Psalm 73

[1] Truly God is good to Israel, even to such as are of a clean heart.
[2] But as for me, my feet were almost gone; my steps had well nigh slipped.
[3] For I was envious at the foolish, when I saw the prosperity of the wicked.
[4] For there are no bands in their death: but their strength is firm.
[5] They are not in trouble as other men; neither are they plagued like other men.
[6] Therefore pride compasseth them about as a chain; violence covereth them as a garment.
[7] Their eyes stand out with fatness: they have more than heart could wish.
[8] They are corrupt, and speak wickedly concerning oppression: they speak loftily.
[9] They set their mouth against the heavens, and their tongue walketh through the earth.
[10] Therefore his people return hither: and waters of a full cup are wrung out to them.
[11] And they say, How doth God know? and is there knowledge in the most High?
[12] Behold, these are the ungodly, who prosper in the world; they increase in riches.
[13] Verily I have cleansed my heart in vain, and washed my hands in innocency.
[14] For all the day long have I been plagued, and chastened every morning.
[15] If I say, I will speak thus; behold, I should offend against the generation of thy children.
[16] When I thought to know this, it was too painful for me;
[17] Until I went into the sanctuary of God; then understood I their end.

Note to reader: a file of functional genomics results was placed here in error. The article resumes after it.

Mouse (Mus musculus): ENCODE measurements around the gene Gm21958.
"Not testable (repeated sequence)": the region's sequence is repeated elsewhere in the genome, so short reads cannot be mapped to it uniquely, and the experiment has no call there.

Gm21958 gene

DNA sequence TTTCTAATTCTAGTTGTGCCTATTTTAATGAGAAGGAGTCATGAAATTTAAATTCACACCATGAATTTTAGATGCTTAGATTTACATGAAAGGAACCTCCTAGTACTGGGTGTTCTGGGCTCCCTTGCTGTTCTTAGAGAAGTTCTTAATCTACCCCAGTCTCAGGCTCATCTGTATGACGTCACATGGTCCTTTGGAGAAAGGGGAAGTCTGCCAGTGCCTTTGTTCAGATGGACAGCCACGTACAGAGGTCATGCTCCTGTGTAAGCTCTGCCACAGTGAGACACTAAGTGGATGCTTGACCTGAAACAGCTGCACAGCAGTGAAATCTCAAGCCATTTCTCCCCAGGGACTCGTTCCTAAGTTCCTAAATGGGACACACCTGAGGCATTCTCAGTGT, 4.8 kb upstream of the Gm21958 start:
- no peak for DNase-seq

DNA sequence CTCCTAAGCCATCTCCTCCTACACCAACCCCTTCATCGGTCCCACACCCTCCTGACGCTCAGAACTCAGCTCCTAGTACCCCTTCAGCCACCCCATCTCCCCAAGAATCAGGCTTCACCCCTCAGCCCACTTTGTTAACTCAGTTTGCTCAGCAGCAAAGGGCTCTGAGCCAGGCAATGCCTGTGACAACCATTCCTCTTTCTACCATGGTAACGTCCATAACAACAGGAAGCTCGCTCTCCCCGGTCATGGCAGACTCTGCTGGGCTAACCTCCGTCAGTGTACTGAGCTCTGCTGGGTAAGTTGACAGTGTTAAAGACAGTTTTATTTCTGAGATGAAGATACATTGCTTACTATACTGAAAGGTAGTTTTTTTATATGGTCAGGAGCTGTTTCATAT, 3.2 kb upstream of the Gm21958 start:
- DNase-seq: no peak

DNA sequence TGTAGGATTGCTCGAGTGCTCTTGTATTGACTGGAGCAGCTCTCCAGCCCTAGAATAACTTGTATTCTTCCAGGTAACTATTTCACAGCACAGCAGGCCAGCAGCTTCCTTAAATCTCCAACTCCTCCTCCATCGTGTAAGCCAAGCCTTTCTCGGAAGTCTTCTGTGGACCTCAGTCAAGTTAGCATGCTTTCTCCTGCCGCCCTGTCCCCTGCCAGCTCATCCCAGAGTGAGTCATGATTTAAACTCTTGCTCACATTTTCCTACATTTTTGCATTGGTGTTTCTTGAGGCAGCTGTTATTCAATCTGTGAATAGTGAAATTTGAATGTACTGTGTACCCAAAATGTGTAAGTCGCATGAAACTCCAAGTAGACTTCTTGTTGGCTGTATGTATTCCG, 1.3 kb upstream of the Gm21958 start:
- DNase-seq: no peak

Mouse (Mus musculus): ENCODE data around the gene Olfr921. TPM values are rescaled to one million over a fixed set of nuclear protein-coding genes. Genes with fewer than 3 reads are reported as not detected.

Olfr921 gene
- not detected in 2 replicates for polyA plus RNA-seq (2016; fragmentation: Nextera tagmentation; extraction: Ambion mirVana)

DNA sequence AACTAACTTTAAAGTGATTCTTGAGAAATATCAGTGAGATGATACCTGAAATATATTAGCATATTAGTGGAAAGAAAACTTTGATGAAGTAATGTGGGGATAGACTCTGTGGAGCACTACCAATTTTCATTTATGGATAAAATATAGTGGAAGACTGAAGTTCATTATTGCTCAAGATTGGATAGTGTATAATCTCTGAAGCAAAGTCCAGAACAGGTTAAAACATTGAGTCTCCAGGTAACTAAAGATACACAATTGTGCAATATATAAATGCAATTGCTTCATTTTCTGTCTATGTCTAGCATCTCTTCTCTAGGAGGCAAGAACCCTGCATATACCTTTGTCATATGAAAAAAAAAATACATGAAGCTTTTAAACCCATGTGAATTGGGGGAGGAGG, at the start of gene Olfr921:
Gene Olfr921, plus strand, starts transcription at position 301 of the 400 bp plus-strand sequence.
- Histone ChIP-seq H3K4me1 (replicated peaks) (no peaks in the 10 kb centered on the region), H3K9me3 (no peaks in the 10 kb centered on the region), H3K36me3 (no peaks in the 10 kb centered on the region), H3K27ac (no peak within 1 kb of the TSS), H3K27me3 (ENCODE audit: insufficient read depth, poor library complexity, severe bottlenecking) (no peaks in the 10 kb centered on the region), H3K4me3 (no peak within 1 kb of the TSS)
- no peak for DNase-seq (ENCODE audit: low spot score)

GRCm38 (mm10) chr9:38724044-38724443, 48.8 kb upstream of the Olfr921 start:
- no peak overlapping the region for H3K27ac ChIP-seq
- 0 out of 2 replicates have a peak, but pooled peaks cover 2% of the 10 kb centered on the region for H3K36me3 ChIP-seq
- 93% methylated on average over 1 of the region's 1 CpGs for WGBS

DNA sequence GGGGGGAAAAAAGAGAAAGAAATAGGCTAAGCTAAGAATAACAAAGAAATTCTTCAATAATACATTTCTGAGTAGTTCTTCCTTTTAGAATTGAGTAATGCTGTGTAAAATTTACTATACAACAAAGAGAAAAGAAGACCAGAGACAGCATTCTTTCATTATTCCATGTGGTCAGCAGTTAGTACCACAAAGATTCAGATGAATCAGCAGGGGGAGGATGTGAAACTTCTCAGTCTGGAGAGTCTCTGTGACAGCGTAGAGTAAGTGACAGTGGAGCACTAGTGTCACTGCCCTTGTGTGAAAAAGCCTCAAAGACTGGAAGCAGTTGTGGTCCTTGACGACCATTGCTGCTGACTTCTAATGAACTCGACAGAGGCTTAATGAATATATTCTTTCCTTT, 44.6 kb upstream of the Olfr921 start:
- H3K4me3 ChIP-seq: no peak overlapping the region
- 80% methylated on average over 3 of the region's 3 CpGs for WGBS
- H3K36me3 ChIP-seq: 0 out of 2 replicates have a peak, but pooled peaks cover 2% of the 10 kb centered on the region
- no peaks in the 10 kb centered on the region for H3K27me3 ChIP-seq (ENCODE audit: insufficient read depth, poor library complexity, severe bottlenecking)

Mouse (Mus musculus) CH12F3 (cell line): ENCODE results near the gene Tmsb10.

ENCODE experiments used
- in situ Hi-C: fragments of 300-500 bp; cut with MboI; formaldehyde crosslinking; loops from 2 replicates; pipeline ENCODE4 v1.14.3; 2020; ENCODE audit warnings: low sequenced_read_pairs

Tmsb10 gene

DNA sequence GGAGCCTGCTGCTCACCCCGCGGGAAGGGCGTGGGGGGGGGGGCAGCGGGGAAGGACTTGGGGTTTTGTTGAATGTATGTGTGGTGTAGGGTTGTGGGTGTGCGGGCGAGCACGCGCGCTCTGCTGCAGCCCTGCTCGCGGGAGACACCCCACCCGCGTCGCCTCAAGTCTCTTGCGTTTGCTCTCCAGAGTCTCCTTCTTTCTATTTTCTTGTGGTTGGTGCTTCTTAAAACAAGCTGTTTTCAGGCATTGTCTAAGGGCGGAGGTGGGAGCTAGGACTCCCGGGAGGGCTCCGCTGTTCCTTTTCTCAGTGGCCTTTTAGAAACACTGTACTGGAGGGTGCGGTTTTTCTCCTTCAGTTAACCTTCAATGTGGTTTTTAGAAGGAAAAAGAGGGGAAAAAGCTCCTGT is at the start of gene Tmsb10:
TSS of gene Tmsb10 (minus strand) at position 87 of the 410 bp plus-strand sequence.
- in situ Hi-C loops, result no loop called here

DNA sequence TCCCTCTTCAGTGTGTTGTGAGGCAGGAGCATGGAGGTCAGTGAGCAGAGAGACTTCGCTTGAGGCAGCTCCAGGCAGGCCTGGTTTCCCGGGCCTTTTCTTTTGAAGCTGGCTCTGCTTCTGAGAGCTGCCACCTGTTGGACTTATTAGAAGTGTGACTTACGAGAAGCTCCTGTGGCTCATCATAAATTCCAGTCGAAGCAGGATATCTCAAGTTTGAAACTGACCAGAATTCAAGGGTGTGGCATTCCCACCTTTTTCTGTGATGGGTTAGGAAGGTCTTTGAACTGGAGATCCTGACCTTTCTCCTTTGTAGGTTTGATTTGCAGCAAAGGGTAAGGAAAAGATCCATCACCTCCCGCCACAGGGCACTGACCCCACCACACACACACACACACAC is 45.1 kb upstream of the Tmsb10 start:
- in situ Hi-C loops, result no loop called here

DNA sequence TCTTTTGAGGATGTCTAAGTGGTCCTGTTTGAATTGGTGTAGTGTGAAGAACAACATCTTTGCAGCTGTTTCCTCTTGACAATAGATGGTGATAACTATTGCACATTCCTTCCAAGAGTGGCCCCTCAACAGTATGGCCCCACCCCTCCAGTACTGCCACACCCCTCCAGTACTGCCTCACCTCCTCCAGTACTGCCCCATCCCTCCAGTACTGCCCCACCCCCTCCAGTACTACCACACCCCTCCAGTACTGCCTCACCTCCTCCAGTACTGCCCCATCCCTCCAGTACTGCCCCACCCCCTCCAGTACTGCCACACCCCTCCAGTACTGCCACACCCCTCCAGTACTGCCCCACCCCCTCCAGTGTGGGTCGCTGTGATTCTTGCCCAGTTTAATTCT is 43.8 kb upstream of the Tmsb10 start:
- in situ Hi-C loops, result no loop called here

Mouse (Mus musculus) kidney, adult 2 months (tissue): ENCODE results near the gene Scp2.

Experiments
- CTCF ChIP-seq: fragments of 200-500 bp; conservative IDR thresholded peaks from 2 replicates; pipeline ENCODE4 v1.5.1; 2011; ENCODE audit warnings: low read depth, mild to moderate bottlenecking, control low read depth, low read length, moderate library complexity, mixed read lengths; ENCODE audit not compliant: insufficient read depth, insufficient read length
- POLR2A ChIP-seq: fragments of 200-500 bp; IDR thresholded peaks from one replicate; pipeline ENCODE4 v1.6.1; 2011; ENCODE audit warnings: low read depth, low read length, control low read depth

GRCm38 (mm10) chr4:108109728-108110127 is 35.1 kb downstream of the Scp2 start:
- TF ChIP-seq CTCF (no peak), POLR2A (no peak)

[18] Surely thou didst set them in slippery places: thou castedst them down into destruction.
[19] How are they brought into desolation, as in a moment! they are utterly consumed with terrors.
[20] As a dream when one awaketh; so, O Lord, when thou awakest, thou shalt despise their image.
[21] Thus my heart was grieved, and I was pricked in my reins.
[22] So foolish was I, and ignorant: I was as a beast before thee.
[23] Nevertheless I am continually with thee: thou hast holden me by my right hand.
[24] Thou shalt guide me with thy counsel, and afterward receive me to glory.
[25] Whom have I in heaven but thee? and there is none upon earth that I desire beside thee.
[26] My flesh and my heart faileth: but God is the strength of my heart, and my portion for ever.
[27] For, lo, they that are far from thee shall perish: thou hast destroyed all them that go a whoring from thee.
[28] But it is good for me to draw near to God: I have put my trust in the Lord GOD, that I may declare all thy works.

Friday, November 6, 2009

The Nature of Money

For some reason there seems to be a lot of chatter on the Internet financial pages about the nature of money. What is it? Here is my take on what I have read. Money is anything you want it to be. Money is just a device created by a society to facilitate transactions. It can be Yap stones, wampum beads, clam shells, pieces of paper, or even something as ethereal as electrons lighting the pixels on video screen. The key is belief. Everyone has to agree that Yap stones or a particular piece of paper is a window. As a member of this society, as I look through the particular window called American Dollars I see a new BMW, a vacation in Hawaii, or lunch at McDonalds. Money is ultimately based on something, most often gold or silver. Nixon cut us loose from the gold standard back in 1971. If I remember correctly, the French made a run at the American gold reserve with their stack of dollars. It was dangerously destabilizing. Nixon cut off that nonsense at the knees.